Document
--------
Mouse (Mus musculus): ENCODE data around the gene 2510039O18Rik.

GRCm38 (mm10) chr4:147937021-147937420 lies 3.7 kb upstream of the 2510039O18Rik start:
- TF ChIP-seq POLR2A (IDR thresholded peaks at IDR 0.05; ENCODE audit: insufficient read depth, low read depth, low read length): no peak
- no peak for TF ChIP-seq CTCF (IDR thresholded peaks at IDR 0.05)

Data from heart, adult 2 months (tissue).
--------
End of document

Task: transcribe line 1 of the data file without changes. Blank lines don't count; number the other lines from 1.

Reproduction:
Mouse (Mus musculus): ENCODE data around the gene 2510039O18Rik.